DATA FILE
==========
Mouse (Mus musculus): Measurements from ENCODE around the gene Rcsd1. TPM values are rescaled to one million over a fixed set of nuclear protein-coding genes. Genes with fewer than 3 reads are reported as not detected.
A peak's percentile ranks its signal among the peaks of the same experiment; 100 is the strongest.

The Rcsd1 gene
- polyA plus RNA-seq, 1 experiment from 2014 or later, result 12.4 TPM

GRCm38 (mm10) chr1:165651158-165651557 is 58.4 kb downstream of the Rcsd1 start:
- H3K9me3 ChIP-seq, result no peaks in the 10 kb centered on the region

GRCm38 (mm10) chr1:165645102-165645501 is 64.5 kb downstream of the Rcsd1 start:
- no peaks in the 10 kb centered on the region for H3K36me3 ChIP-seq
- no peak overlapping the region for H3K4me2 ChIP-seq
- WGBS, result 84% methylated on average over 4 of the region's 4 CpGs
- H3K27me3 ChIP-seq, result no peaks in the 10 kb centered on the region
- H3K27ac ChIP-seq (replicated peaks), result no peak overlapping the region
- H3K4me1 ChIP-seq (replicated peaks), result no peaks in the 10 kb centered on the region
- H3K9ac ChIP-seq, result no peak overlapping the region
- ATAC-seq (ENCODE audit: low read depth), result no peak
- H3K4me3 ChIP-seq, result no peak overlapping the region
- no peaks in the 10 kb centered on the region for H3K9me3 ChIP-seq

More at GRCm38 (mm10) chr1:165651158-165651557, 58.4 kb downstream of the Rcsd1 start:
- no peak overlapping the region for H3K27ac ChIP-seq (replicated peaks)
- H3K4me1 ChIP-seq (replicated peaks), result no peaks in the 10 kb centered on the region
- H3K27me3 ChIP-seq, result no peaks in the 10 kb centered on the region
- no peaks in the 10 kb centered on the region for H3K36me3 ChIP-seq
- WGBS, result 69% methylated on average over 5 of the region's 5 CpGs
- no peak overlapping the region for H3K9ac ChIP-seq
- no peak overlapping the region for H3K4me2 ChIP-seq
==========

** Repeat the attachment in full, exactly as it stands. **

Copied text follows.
Mouse (Mus musculus): Measurements from ENCODE around the gene Rcsd1. TPM values are rescaled to one million over a fixed set of nuclear protein-coding genes. Genes with fewer than 3 reads are reported as not detected.
A peak's percentile ranks its signal among the peaks of the same experiment; 100 is the strongest.

The Rcsd1 gene
- polyA plus RNA-seq, 1 experiment from 2014 or later, result 12.4 TPM

GRCm38 (mm10) chr1:165651158-165651557 is 58.4 kb downstream of the Rcsd1 start:
- H3K9me3 ChIP-seq, result no peaks in the 10 kb centered on the region

GRCm38 (mm10) chr1:165645102-165645501 is 64.5 kb downstream of the Rcsd1 start:
- no peaks in the 10 kb centered on the region for H3K36me3 ChIP-seq
- no peak overlapping the region for H3K4me2 ChIP-seq
- WGBS, result 84% methylated on average over 4 of the region's 4 CpGs
- H3K27me3 ChIP-seq, result no peaks in the 10 kb centered on the region
- H3K27ac ChIP-seq (replicated peaks), result no peak overlapping the region
- H3K4me1 ChIP-seq (replicated peaks), result no peaks in the 10 kb centered on the region
- H3K9ac ChIP-seq, result no peak overlapping the region
- ATAC-seq (ENCODE audit: low read depth), result no peak
- H3K4me3 ChIP-seq, result no peak overlapping the region
- no peaks in the 10 kb centered on the region for H3K9me3 ChIP-seq

More at GRCm38 (mm10) chr1:165651158-165651557, 58.4 kb downstream of the Rcsd1 start:
- no peak overlapping the region for H3K27ac ChIP-seq (replicated peaks)
- H3K4me1 ChIP-seq (replicated peaks), result no peaks in the 10 kb centered on the region
- H3K27me3 ChIP-seq, result no peaks in the 10 kb centered on the region
- no peaks in the 10 kb centered on the region for H3K36me3 ChIP-seq
- WGBS, result 69% methylated on average over 5 of the region's 5 CpGs
- no peak overlapping the region for H3K9ac ChIP-seq
- no peak overlapping the region for H3K4me2 ChIP-seq